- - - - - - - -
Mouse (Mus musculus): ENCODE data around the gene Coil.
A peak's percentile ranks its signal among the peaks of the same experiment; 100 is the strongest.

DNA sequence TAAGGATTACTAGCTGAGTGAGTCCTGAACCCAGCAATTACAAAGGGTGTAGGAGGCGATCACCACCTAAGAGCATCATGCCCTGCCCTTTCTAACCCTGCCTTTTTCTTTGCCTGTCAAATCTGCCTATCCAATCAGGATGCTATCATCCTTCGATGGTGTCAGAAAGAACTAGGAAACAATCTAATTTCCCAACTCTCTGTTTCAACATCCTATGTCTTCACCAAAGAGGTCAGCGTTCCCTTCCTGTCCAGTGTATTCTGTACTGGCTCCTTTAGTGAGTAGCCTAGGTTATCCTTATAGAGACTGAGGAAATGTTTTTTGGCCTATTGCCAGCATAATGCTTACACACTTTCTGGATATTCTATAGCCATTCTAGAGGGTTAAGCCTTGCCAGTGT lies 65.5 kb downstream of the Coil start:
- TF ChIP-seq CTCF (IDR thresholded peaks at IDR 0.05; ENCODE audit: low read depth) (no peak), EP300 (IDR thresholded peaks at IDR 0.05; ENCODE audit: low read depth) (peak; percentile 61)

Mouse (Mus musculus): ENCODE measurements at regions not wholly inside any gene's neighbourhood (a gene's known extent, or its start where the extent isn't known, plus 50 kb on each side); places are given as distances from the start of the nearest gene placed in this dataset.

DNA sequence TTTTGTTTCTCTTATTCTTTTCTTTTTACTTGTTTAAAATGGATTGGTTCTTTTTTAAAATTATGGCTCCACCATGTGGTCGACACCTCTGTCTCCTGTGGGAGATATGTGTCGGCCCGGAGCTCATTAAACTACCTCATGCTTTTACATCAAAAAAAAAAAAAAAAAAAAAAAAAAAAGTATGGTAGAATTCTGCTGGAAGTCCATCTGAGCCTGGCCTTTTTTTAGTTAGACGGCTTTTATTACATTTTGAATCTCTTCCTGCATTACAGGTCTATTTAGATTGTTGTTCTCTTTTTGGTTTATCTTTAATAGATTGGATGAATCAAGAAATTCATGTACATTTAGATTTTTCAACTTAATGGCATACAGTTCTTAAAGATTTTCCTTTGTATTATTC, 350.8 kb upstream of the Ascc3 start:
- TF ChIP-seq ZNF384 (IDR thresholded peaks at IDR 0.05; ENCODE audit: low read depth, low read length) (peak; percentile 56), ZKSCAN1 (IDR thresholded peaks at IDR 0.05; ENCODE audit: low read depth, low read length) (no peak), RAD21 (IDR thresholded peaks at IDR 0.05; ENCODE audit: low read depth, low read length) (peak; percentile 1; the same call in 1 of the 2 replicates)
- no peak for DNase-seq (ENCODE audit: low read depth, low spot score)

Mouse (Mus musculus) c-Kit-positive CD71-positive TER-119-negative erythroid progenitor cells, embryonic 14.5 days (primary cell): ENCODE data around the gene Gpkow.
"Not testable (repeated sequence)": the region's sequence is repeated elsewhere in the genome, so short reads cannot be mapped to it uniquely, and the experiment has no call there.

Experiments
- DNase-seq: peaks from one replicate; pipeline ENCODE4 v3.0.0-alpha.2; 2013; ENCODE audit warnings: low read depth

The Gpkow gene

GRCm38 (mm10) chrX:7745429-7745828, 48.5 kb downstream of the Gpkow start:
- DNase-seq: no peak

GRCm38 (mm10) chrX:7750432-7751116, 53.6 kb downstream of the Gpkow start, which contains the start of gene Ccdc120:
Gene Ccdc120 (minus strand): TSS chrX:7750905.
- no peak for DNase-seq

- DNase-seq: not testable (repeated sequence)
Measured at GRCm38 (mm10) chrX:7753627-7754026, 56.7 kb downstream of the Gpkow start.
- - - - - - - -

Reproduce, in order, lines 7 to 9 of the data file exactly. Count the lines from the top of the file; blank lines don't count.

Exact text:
- TF ChIP-seq ZNF384 (IDR thresholded peaks at IDR 0.05; ENCODE audit: low read depth, low read length) (peak; percentile 56), ZKSCAN1 (IDR thresholded peaks at IDR 0.05; ENCODE audit: low read depth, low read length) (no peak), RAD21 (IDR thresholded peaks at IDR 0.05; ENCODE audit: low read depth, low read length) (peak; percentile 1; the same call in 1 of the 2 replicates)
- no peak for DNase-seq (ENCODE audit: low read depth, low spot score)

Mouse (Mus musculus) c-Kit-positive CD71-positive TER-119-negative erythroid progenitor cells, embryonic 14.5 days (primary cell): ENCODE data around the gene Gpkow.